Roughly 200-300 people turned out for a student-organized rally on Brown’s Island today following a national school walk-out commemorating the Columbine shooting 19 years ago.
Richmond police provided a heavy presence at the rally and temporarily closed streets for a march to the state house steps, where speeches and musical performances continued before Governor Ralph Northam and Lt. Governor Justin Fairfax came out to give speeches of support.
On Brown’s Island, popular Instagram user Jessica Universe played acoustic guitar and sang an untitled song written for the event before Hermitage High School junior Sam Alburger addressed the crowd with some goals from the student movement.
“Like all of you, I’m ready for some damn common sense,” Alburger said, asking for consistent national background checks while criticizing politicians who he described as looking to score political points at the expense of addressing gun violence.
One of the many speakers that followed Alburger, Ta’Quan Grant, took up a popular theme with his fiery speech, addressing everyday gun violence from the perspective of “a public school student who grew up in Section 8 housing.” The candidate for Richmond School Board in the 7th district talked about facing regular gun violence, including a handgun he said someone pointed at him, before ending on a hopeful note. “Don’t fight for victory,” he told the crowd, because “We’ve already won. Fight like you already got it.”
Richmond Police Captain John O’Kleasky spoke with RVA Magazine to praise the students who he’s worked closely with as they planned their rally, saying, “They get an A+. We’ve been really impressed by their passion and maturity, and it’s been an honor to work with them.”
At the capital, the student speakers were joined by political leaders, including Osita Arebu, senior policy advisor to Mayor Levar Stoney. Arebu apologized for Stoney’s absence and shared his support. Like many of the speakers, she brought up common gun violence, including suicide and city shootings, and quoted Martin Luther King, Jr., on economic inequality in the cities, adding, “This is not just a gun control issue, this is a justice issue.”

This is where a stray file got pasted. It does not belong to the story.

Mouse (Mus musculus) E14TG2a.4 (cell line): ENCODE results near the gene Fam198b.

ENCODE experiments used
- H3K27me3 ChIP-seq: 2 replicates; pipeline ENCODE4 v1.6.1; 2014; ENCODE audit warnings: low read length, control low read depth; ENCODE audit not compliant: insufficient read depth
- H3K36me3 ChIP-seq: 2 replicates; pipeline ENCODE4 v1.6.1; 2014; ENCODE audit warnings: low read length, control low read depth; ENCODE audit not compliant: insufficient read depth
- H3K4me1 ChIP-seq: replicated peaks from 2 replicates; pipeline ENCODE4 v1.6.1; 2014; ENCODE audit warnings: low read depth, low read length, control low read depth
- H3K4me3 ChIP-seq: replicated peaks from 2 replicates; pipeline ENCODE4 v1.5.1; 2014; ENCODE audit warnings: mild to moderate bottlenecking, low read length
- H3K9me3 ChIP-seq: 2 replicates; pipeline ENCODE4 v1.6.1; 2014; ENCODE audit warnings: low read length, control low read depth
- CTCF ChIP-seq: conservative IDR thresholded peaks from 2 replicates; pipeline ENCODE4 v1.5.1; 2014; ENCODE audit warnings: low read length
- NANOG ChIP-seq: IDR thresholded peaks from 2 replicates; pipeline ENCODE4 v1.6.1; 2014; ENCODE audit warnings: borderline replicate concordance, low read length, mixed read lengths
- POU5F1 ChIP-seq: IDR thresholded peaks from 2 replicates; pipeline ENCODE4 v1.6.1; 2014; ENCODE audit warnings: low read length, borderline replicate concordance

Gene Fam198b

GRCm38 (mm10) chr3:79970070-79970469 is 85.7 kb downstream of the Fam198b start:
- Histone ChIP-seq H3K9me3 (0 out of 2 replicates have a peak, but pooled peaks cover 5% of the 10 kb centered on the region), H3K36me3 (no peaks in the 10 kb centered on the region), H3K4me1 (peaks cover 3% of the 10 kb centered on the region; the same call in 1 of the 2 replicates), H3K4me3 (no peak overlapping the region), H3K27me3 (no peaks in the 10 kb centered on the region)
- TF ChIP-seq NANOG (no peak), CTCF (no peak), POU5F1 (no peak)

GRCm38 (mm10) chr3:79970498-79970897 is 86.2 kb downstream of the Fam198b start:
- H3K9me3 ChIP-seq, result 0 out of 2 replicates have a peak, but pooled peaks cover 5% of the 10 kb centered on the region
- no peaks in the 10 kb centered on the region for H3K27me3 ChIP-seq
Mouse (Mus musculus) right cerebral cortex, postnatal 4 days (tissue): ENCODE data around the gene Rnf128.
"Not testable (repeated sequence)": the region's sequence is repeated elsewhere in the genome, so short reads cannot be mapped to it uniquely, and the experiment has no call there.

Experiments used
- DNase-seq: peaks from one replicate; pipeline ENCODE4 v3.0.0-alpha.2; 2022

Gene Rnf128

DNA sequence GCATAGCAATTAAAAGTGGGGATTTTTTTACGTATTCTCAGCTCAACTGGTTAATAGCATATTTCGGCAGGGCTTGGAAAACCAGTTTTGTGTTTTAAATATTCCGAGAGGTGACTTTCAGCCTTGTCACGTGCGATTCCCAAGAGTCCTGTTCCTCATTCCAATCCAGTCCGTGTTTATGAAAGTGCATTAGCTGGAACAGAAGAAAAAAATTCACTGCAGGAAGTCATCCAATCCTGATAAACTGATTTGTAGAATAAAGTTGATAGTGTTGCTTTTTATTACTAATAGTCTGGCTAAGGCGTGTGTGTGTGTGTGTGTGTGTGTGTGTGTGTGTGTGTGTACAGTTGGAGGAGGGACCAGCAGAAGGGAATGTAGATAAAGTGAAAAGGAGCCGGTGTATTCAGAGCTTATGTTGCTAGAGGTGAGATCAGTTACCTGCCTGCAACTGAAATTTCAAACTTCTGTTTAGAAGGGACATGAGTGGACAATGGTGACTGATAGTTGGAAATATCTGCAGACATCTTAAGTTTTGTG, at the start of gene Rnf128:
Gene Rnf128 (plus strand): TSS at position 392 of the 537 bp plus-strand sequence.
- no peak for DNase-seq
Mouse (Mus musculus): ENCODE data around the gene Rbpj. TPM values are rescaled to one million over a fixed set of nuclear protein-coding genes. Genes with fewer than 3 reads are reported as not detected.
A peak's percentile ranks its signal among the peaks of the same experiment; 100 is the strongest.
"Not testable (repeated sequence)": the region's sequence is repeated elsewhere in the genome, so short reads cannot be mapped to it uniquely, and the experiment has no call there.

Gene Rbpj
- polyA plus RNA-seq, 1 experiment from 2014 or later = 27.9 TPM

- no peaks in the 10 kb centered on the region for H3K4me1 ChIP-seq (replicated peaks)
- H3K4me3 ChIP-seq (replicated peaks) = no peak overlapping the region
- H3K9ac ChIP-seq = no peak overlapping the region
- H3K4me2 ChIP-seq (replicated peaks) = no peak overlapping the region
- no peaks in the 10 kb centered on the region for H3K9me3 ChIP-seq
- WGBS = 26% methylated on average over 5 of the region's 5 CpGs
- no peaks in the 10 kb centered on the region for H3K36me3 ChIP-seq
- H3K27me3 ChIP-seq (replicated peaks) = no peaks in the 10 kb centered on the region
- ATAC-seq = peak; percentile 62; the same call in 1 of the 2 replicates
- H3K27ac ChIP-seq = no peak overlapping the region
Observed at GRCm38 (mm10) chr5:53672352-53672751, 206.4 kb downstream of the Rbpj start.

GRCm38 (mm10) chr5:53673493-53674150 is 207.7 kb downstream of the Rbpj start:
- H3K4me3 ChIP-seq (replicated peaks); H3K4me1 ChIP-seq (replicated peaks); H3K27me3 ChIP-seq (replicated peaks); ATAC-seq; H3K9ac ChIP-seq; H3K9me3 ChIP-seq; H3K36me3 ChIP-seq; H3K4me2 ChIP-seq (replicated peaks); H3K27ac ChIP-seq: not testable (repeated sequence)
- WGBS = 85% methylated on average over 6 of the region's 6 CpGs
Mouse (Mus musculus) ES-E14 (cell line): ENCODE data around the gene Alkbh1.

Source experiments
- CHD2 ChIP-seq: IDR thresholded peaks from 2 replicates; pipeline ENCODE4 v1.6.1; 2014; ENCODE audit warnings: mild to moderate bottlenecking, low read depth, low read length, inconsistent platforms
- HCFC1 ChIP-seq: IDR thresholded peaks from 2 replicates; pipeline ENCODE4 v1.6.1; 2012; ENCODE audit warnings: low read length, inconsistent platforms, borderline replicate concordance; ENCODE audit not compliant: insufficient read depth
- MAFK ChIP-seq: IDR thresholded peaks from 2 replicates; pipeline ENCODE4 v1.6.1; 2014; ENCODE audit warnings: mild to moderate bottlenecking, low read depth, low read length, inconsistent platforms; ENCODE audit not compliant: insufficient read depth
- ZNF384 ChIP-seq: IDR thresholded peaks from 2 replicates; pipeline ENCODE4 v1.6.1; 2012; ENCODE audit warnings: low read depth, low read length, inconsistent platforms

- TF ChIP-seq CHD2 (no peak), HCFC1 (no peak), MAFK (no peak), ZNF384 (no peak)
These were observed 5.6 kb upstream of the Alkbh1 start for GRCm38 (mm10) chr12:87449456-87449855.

The last student speaker was Carlos Brown, who gave an impressive speech with an off-the-cuff delivery-style, suggesting a bright future as a public speaker. Employing repetition to great effect, Brown talked about all the reasons he’d rather be in school today, before advocating political actions to address government inaction. “If your congressman won’t meet with you, vote them out,” he said, before listing victims of violence including Trayvon Martin, Michael Brown, and the students of Parkland and Columbine.
He finished his speech with a callback to his opening, saying, “I wish I was in bio class right now, because that would mean we’d be living in our dream America,” a place free of random gun violence and school shootings, where people have equality and safety.
Before Northam took the stage, Lori Haas, the Virginia state director of the Coalition to Stop Gun Violence shared her own story as the parent of a student who was wounded at Virginia Tech. She recounted a call from her daughter 11 years ago, remembering that she said, “Hi mommy, I’ve been shot”.”
She proposed a series of solutions involving political engagement before saying, “I know people wish this wasn’t a partisan issue, but it is.” Haas pointed to the opposition in the government to gun regulations as almost universally a Republican problem and described Virginia as having “the poorest gun laws in the country,” before asking for better tracking of weapons that have been sold.
Haas invited members of Virginia’s House of Delegates and State Senate to join her before introducing Northam, who she praised for taking a strong stand on background checks even as a first-time State Senator from the rural Eastern Coast of Virginia.
The governor used his address to praise the students gathered and ask when will the marches and rallies lead to real, substantial change. “How many lives will we lose to preventable gun violence until we take measures to keep guns out of the hands of people who shouldn’t have them?” the governor asked.
Although he said he’s been disappointed, the governor struck an optimistic note, which he credited to the students assembled, saying, “After years of politicians failing to protect our students, you are taking measures into your own hands.”
Before wrapping up his speech, Northam drew laughs with cheeky praise for the assembly. “As governor I have a responsibility to tell you to stay in school,” he said, pausing for the laughs. “But I can’t think of anything you’d be learning that’s better [than this].”
Some of the best photos of the day can be found below:
Photos by Landon Shroder